The Mark Foundation for Cancer Research has awarded five grants to support research of induced proximity, which involves controlling the physical distance between proteins to regulate or perturb biological processes in the cancer cell.
The following ASPIRE awards were selected in a competitive request for proposals that followed the January MFCR meeting:
Amit Choudhary and his team from Harvard Medical School are exploring whether small molecules called phosphorylation-inducing chimeric small molecules, which bring kinases into close proximity with target proteins, can enhance phosphorylation in cancer targets. The ultimate goal is to use aberrant phosphorylation to evoke an immune response.
Arvin Dar and his lab at the Icahn School of Medicine at Mount Sinai have developed a compound dubbed trametiglue, a version of the FDA-approved MEK inhibitor trametinib, that has enhanced interfacial binding properties. These improved properties show promise in overcoming the resistance that’s commonly seen with trametinib. Trametiglue and its analogs are being used as research tools and studied as potential leads for new therapeutics.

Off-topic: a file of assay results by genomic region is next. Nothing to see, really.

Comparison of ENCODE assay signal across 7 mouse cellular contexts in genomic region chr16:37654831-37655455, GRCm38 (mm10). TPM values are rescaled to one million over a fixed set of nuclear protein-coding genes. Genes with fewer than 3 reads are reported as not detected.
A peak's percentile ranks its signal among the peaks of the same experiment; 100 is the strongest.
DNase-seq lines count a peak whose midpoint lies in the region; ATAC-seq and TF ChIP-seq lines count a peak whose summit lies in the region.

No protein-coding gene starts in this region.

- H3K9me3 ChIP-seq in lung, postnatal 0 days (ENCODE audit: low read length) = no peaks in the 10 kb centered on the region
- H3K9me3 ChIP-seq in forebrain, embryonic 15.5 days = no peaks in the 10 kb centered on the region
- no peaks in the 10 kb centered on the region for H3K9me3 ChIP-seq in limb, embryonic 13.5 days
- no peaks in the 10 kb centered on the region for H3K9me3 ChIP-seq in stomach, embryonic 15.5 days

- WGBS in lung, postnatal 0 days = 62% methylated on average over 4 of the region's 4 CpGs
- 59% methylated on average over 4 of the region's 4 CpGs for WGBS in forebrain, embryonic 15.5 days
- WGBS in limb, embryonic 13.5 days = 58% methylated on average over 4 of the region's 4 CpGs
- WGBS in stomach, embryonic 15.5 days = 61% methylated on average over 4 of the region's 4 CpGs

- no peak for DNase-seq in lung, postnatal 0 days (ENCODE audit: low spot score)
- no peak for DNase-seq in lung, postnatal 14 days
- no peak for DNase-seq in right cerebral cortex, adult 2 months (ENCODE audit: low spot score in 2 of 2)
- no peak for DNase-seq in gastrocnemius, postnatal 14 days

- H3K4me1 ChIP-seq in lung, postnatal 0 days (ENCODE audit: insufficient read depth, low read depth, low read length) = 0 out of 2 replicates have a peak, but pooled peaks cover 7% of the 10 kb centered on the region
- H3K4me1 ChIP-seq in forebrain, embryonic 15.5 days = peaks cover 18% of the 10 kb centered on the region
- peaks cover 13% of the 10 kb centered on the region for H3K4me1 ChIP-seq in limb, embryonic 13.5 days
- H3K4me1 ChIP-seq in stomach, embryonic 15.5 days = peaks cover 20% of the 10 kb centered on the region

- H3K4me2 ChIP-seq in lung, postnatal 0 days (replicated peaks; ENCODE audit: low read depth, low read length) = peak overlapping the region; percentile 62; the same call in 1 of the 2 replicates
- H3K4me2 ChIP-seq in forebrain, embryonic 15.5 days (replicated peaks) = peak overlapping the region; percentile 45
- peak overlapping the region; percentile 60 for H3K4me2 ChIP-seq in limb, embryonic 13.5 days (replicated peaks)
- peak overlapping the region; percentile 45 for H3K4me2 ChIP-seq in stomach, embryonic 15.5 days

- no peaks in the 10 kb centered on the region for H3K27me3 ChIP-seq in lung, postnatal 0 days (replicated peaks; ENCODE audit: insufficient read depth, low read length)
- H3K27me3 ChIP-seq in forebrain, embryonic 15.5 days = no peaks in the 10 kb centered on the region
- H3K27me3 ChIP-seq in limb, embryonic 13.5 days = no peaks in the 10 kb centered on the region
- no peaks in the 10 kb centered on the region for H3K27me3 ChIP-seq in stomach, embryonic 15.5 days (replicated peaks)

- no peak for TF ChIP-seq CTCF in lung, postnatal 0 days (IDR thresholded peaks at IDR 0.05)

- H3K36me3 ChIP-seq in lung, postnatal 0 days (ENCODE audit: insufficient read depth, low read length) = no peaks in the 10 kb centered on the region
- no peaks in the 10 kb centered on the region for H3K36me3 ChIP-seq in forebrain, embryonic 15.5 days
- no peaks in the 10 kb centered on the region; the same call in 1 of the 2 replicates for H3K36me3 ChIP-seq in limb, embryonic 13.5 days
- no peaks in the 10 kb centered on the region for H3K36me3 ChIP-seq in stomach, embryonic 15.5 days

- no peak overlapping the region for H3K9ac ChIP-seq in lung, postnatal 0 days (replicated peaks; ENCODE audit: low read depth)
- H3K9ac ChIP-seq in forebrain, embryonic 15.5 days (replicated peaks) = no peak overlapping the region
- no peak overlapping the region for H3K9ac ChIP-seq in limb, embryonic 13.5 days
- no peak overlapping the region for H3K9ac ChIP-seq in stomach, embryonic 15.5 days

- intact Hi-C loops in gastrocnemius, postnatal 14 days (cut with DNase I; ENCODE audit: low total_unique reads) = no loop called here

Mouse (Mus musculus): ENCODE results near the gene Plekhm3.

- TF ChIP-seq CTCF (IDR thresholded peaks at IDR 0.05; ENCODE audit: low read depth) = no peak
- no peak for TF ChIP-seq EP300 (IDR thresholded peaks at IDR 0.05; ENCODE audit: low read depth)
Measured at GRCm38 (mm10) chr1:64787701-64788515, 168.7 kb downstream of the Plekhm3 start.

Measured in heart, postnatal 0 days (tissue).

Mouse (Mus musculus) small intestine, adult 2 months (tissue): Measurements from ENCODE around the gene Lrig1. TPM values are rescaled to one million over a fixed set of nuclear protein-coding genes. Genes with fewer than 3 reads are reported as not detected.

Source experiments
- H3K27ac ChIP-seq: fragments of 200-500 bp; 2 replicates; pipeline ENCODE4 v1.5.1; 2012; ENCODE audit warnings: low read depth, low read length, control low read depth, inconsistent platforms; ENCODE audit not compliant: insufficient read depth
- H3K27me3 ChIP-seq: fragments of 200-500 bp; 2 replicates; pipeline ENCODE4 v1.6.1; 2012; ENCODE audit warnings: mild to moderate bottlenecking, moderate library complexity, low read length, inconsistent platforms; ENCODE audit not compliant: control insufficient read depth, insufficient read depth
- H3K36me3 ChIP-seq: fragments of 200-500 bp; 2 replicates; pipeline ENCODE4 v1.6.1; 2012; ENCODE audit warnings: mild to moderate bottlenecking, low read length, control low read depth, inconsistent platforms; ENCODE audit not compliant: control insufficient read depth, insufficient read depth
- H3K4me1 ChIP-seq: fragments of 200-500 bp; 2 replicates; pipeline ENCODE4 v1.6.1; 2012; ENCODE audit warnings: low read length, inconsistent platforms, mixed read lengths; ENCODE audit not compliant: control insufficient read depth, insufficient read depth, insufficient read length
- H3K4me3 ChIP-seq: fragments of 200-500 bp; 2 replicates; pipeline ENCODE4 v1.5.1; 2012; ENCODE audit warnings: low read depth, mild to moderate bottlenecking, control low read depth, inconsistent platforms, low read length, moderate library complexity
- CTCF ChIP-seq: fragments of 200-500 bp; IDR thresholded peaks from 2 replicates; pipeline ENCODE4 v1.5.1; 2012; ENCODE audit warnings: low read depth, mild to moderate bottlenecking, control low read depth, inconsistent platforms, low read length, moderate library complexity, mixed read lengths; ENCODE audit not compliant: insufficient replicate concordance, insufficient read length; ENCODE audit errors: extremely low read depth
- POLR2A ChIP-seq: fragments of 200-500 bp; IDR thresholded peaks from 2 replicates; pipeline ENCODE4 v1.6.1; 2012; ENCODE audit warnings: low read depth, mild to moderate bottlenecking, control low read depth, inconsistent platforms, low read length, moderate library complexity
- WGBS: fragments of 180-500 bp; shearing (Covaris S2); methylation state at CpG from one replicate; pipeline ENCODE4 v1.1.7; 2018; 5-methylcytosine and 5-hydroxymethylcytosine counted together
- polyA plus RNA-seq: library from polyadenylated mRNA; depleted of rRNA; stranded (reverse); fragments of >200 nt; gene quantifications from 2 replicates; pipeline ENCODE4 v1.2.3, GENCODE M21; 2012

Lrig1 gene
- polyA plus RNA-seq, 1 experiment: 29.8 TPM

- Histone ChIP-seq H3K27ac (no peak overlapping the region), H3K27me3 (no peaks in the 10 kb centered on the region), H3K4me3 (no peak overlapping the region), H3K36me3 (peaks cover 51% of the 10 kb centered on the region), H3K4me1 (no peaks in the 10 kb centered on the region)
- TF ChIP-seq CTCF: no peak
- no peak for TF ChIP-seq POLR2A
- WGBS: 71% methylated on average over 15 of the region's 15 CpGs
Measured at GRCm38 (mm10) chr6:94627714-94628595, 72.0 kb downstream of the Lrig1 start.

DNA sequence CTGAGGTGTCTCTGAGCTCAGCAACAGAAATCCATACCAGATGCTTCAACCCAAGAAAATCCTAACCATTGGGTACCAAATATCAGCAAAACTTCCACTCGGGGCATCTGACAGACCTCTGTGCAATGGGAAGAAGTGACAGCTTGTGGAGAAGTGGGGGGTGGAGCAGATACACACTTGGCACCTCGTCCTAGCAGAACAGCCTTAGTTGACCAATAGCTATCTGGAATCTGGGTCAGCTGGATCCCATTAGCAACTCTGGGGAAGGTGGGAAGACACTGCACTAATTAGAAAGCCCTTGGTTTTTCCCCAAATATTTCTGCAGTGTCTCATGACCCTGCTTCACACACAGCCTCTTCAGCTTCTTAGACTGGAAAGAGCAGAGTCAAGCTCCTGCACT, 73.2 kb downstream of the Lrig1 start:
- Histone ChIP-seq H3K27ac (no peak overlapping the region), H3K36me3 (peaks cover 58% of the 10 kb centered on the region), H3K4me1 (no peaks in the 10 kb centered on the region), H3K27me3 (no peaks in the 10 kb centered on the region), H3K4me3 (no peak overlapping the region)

H. Courtney Hodges of the Baylor College of Medicine, and Nate Hathaway, of the University of North Carolina, are collaborating to develop bifunctional small molecules that can activate SWI/SNF-dependent transcriptional enhancers. SWI/SNF is an important chromatin remodeling complex that can lead to cancer when inactivated.
Benjamin Stanton of Nationwide Children’s Hospital and The Ohio State University College of Medicine, and his collaborator Jun Qi, of Dana-Farber Cancer Institute, are developing induced proximity-based precision therapeutics for rhabdomyosarcoma that result in the degradation of the drivers of oncogenic transcriptional programs in this rare pediatric solid tumor.
An additional induced proximity project was selected for MFCR’s new Drug Discovery Partnership program, which is designed to accelerate the trajectory of promising scientific discoveries towards becoming therapeutics that will benefit cancer patients.
Craig Crews is leading a team at Yale School of Medicine to continue developing a TPD approach for treating chordoma. The foundation for this work in the Crews lab originated in a successfully completed study funded by a Therapeutic Innovation Award jointly granted by MFCR and the Chordoma Foundation in 2018.